Collins v. Bridgland , 206 N.W.2d 652 ( 1973 )

  • 206 N.W.2d 652 (1973)

    Charles Joseph COLLINS, Appellant,
    LeRoy Francis BRIDGLAND, et al., Respondents.

    No. 43611.

    Supreme Court of Minnesota.

    April 13, 1973.

    *653 Barnard, Hilleren & Spates and Richard H. Hilleren, Benson, for appellant.

    Winter, Lundquist, Sherwood & Athens and Bruce E. Sherwood, Wheaton, for respondents.

    Considered en banc without oral argument.


    The action out of which this appeal arises was brought by plaintiff to recover personal injury and property damage which he sustained as a result of a collision between his automobile and one owned by defendant Darwin Bridgland and operated by defendant LeRoy Bridgland. The defendants admitted liability, and the jury returned a verdict for plaintiff in the amount of $12,500. Plaintiff appeals from the judgment and from an order denying his motions, first, for a new trial or for an additur, and, second, requesting the court to order the appearance of a juror for examination as to possible bias.

    *654 Plaintiff, aged 20 at the time of the accident, had graduated from high school. He had been doing general farmwork for himself, renting land, and working with his father and brothers. He had no difficulty in doing heavy farmwork and had no neck or back trouble prior to the accident.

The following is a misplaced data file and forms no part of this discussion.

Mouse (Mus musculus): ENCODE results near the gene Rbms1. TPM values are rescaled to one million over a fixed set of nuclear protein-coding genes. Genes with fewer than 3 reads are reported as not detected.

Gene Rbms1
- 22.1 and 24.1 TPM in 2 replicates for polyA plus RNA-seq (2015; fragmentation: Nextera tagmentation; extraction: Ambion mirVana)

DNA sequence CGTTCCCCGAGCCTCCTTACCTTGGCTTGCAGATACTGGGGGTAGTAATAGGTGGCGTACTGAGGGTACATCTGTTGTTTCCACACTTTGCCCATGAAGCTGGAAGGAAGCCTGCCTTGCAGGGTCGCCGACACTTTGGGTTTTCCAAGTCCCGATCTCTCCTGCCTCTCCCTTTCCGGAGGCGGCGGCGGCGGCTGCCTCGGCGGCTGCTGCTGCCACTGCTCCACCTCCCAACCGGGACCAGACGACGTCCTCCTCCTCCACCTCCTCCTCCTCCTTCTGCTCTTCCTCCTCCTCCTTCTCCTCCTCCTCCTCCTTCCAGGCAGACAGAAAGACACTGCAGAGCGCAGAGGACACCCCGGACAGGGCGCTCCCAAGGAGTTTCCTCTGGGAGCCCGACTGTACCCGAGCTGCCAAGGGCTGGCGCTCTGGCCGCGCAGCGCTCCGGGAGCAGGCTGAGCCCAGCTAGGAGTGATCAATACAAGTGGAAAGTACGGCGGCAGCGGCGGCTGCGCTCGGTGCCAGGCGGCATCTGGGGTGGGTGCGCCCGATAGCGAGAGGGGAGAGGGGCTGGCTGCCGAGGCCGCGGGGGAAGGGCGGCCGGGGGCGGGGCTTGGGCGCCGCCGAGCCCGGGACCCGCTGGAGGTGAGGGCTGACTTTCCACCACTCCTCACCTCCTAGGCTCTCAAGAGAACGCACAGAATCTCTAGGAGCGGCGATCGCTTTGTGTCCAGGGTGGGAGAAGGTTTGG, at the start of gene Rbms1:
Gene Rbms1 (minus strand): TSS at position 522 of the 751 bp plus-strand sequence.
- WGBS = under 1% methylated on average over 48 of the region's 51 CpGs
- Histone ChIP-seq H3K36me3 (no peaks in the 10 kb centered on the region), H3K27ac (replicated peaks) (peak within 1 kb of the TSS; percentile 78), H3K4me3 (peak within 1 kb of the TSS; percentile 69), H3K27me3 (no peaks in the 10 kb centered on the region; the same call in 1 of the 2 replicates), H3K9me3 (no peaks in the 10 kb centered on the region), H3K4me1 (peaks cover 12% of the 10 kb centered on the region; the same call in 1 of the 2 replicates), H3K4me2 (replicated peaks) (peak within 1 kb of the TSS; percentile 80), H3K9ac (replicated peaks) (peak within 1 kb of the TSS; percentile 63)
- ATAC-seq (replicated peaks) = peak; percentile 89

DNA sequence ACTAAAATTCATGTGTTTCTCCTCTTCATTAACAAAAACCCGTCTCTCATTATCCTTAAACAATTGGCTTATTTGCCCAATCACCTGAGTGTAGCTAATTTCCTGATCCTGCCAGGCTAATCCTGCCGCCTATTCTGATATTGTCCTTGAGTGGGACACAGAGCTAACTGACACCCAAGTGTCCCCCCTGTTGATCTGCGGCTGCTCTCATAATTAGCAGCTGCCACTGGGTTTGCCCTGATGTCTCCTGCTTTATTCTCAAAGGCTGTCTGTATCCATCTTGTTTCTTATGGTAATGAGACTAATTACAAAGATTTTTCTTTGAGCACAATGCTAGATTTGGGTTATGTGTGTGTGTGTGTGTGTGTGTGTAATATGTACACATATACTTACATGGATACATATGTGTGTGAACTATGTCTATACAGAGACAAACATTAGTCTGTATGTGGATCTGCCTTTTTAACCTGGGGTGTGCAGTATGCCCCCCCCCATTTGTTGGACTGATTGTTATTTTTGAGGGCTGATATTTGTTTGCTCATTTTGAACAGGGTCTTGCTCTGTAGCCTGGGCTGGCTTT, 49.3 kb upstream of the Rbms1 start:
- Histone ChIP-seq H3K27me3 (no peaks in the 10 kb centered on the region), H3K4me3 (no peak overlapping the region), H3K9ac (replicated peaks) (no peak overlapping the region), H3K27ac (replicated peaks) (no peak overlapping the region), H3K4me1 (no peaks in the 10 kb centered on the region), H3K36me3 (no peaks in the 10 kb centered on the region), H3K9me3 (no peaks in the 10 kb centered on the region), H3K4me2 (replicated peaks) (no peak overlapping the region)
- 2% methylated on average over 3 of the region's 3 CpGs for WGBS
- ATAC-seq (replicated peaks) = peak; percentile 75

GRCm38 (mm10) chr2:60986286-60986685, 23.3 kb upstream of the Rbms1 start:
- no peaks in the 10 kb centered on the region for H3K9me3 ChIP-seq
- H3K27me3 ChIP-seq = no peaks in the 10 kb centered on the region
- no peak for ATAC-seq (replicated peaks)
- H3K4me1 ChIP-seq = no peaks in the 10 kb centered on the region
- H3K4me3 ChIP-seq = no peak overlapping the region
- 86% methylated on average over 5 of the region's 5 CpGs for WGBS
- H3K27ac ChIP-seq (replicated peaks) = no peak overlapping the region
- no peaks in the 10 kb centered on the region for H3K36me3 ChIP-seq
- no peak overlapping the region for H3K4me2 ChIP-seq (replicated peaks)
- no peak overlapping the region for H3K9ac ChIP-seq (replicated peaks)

Following the accident, wherein his car was struck on the left side near the rear of the car, he began having pain and discomfort in his back and neck, primarily while he was working. For a time thereafter he was treated by a chiropractor. Medical treatment at no time revealed any fractures or compression of the vertebrae. He was also employed until the spring of 1969 in a lumberyard helping with the loading and unloading of trucks. His annual income increased from that which he had earned prior to the accident.

    Fourteen months after the accident, plaintiff consulted a specialist. Subsequent tests disclosed that plaintiff had "sustained injury to intervertebral structures between the bodies of the Cervical 5-6 as well as Cervical 6 and 7, that resulted in involvement of the nerve roots of each of the levels and produced pain and limitations of motion of his neck and numbness into his left arm." A fusion of the interspaces was performed. His injury, while causing pain and discomfort, was not entirely disabling although he lost some productive time during recovery.

    Plaintiff's contentions on appeal are that the amount of the verdict was insufficient and that the trial court erred in not examining the juror for possible bias discovered after the verdict.

    A review of the entire proceedings reveals nothing that would indicate the jury verdict resulted from passion or prejudice other than the claimed misconduct of the juror.

    The accepted practice of the trial court where this case was tried is to inquire of the jurors their interest in the insurance carrier. No record of the proceedings was made, but it is not disputed that the trial court asked the following question on voir dire:

    "Do either of you or any of you, so far as you know, have an interest in the State Farm Mutual Insurance Company, either as stockholders, well, not stockholders as this is a mutual company, but as officers, agents, directors, policyholders, or employees?"